In a recent case, the Employment Appeal Tribunal (EAT) has gone against HMRC guidance on which employee expenses are relevant when calculating if an employee is paid the National Minimum Wage (NMW).
National Minimum Wage Regulations 2015
These regulations govern how the NMW is calculated. They state that expenses that a worker incurs in connection with their employment, and which are not refunded by the employer, should be taken into account when calculating whether the NMW has been paid. Their hourly pay must meet the NMW after these expenses have been deducted.
A cab driver was required to pay various amounts to his employer, including:
- a circuit fee;
- a deposit; and
- a rental amount for equipment installed in his cab that enabled him to accept jobs and communicate with the employer.
Other expenses included cleaning, insurance and fuel costs.
In addition, he rented the vehicle from a car hire company linked to the employer's business instead of using his own car. He also bought a uniform from the employer, which was required to do a certain level of work described as 'silver', 'gold' or 'business class'.
The cab driver took his employer to an Employment Tribunal for not paying him the NMW. He claimed that the expenses were necessary to perform his job and so should have been deducted from his income in the calculation of whether he was paid the NMW.
The Employment Tribunal
The tribunal agreed that most of the cab driver's expenses were incurred in connection with his employment and should be deducted.
However, the tribunal decided that 2 of the expenses did not need to be deducted as they were optional and not a requirement of his employment:
- Car rental cost
The cab driver 'was not required to rent a vehicle from the Respondent or its associated company... he could have provided his own vehicle...'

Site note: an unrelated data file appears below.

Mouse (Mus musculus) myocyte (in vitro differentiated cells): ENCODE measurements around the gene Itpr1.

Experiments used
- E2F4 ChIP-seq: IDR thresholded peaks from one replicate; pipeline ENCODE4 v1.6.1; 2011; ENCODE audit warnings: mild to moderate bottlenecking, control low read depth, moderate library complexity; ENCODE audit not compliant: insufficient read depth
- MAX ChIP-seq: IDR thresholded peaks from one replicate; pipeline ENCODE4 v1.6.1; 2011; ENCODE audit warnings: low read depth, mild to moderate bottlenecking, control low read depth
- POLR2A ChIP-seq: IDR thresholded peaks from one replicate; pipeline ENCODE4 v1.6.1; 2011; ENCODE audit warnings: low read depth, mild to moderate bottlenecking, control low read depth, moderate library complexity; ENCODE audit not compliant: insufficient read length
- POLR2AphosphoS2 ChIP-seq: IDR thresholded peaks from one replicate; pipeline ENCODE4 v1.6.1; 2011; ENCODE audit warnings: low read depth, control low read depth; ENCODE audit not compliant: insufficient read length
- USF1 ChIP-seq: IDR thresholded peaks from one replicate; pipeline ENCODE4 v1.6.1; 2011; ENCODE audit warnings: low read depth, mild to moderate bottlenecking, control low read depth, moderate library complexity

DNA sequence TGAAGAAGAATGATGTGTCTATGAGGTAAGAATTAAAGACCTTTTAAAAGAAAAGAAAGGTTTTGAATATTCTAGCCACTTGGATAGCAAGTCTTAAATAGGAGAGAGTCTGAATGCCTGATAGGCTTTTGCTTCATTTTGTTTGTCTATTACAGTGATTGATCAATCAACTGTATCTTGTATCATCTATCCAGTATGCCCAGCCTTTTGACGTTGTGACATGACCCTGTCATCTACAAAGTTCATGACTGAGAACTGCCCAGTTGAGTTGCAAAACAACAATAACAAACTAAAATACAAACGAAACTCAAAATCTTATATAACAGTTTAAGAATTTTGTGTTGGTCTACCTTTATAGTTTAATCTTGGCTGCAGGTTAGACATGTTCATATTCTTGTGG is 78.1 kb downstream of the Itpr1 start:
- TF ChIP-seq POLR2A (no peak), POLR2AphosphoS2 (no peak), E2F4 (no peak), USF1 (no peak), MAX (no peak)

- Uniform cost
The cab driver 'was not obliged to purchase a uniform: he only needed a uniform if he wanted to do a certain level of work ... This was entirely optional.'
The tribunal was following HMRC guidance on the topic, which stated that when calculating if pay meets the NMW, expenses are only relevant if they're incurred due to a 'requirement of the work, rather than by choice'.
The Employment Appeal Tribunal (EAT)
The cab driver appealed to the EAT. He argued that it didn't matter if the expenses were optional – the only relevant issue under the NMW regulations was whether or not they were incurred in connection with his employment.
The EAT agreed that this was the only relevant issue and that the expenses did not have to be a requirement of his employment to be deducted. This meant that the tribunal had incorrectly applied the NMW regulations and decided the matter on a 'different and irrelevant basis'.
What this means for you
You must be careful not to take the wrong approach when determining which of the employee's expenses to deduct.
The test is a simple one. If an employee incurs expenses in connection with their employment, and you did not refund those expenses, then you must deduct them for the purposes of calculating whether you paid the NMW.
This decision is also a reminder that official guidance – even from HMRC – isn't necessarily legally binding.